Source: (2013) Contemporary Justice Review. 16(4):461-481.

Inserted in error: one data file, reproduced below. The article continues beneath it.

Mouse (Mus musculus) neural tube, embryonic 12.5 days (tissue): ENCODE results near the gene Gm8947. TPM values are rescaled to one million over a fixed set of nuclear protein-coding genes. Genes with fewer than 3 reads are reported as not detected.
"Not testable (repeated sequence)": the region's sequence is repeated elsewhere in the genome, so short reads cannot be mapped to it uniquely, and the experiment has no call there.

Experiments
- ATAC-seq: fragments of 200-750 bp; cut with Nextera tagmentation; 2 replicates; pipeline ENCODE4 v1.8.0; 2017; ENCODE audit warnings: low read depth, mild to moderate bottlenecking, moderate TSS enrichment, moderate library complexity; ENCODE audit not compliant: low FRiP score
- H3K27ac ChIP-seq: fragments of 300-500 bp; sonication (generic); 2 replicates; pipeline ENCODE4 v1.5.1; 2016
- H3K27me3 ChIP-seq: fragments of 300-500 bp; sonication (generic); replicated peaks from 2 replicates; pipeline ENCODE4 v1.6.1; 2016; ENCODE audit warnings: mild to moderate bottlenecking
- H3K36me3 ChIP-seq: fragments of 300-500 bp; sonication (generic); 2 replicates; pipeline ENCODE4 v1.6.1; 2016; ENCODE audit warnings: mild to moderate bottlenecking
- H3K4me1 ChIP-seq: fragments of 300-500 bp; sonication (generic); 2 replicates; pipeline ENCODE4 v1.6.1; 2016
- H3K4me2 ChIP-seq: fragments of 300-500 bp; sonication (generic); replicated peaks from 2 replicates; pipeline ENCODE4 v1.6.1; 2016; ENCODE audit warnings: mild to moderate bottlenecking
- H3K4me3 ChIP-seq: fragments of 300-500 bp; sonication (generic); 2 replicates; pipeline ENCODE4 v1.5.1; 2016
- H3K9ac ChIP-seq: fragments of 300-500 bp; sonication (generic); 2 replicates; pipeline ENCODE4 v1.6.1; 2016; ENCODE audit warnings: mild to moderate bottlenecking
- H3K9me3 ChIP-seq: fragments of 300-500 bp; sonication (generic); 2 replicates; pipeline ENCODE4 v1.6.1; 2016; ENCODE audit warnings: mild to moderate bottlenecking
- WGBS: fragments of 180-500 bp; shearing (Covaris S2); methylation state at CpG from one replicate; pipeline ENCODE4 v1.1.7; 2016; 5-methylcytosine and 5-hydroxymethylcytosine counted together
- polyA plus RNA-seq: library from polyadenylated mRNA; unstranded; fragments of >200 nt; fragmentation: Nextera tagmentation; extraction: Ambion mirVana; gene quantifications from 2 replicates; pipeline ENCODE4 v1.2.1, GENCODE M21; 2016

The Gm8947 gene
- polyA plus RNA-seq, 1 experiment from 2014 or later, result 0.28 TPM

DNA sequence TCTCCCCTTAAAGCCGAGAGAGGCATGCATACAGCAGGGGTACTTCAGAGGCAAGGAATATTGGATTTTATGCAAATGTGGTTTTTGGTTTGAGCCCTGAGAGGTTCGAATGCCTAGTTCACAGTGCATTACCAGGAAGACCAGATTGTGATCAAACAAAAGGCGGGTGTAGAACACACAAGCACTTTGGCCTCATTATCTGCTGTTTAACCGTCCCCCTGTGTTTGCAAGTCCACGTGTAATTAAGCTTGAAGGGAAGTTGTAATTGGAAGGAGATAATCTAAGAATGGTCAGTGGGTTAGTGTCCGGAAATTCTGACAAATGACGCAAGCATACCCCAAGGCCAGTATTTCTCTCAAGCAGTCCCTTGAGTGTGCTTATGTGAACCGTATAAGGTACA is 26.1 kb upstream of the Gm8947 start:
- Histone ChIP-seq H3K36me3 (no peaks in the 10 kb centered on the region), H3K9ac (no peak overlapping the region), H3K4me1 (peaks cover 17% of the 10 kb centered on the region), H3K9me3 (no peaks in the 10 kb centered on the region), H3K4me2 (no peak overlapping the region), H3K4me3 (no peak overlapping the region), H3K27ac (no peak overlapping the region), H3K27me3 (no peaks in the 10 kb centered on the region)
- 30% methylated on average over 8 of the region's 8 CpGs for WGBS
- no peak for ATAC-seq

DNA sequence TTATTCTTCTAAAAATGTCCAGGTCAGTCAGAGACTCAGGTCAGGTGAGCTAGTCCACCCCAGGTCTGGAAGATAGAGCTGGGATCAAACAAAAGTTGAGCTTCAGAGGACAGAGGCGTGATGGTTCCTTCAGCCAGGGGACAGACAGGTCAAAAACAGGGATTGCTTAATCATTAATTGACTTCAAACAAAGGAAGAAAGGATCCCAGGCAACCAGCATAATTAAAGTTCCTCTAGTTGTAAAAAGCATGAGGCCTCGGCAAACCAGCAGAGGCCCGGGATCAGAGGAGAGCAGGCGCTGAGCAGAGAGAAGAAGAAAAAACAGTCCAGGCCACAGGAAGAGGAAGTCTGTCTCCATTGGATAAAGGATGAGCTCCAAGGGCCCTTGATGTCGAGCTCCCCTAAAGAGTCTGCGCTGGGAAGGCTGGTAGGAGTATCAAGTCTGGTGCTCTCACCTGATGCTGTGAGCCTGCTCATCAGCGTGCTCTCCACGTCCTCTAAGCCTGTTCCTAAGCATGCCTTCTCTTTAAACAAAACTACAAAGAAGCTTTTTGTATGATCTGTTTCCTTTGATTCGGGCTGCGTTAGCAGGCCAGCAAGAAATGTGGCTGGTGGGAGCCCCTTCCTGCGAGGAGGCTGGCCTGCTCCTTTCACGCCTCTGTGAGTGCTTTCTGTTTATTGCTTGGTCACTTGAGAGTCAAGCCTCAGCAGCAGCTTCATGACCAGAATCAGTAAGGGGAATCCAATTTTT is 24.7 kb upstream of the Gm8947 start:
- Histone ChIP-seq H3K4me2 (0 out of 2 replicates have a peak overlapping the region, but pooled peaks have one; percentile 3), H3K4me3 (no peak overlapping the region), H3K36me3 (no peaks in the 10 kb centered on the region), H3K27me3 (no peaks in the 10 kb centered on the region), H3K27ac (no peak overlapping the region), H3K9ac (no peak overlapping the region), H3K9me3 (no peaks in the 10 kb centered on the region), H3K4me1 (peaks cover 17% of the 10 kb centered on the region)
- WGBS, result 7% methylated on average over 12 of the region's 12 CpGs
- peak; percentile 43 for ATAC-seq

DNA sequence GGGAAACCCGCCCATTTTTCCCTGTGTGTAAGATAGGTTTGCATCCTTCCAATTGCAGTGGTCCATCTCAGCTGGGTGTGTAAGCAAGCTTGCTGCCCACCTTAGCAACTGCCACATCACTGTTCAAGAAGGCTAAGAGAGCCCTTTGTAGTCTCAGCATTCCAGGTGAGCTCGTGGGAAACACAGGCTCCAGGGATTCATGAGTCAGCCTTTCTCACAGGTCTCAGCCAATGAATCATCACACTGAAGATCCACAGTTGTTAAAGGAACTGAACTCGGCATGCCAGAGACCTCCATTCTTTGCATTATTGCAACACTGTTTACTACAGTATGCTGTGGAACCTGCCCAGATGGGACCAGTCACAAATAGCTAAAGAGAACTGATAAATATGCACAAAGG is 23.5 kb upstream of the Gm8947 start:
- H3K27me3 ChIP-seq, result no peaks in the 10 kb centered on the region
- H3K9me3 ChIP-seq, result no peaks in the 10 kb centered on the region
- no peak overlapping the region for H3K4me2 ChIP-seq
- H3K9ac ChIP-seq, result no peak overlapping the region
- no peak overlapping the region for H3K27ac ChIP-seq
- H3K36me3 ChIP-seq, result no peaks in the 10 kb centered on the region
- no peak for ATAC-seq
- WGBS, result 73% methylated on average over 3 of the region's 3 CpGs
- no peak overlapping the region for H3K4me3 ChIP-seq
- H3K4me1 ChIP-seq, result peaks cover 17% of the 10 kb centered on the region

Victims of the Khmer Rouge play a unique role at the Extraordinary Chambers in the Courts of Cambodia (ECCC) since they have broad participatory rights. However, as the initial trial progressed, a number of changes were made to the framework of victim participation to deal with emerging problems. Although these amendments seemed to curtail some rights, they were also meant to strengthen victim participation and ensure a more efficient trial process. This led to the introduction of restorative justice measures, a lead co-lawyer system and a single submission for reparations. The reasons they were introduced and how they have been implemented so far in the first year of the second trial are the focus here. Subsequently, the impact of the lack of resources and attention given to victim support at the ECCC, from its inception, and the crucial contribution of civil society organizations in filling this gap and carrying out myriad activities at all stages of the participation process are examined. With the well-publicized controversies at the ECCC such as alleged political interference, the participation of victims has the potential to be the lasting legacy of the Court, but any success in this area owes a great debt to Cambodian civil society. (author's abstract)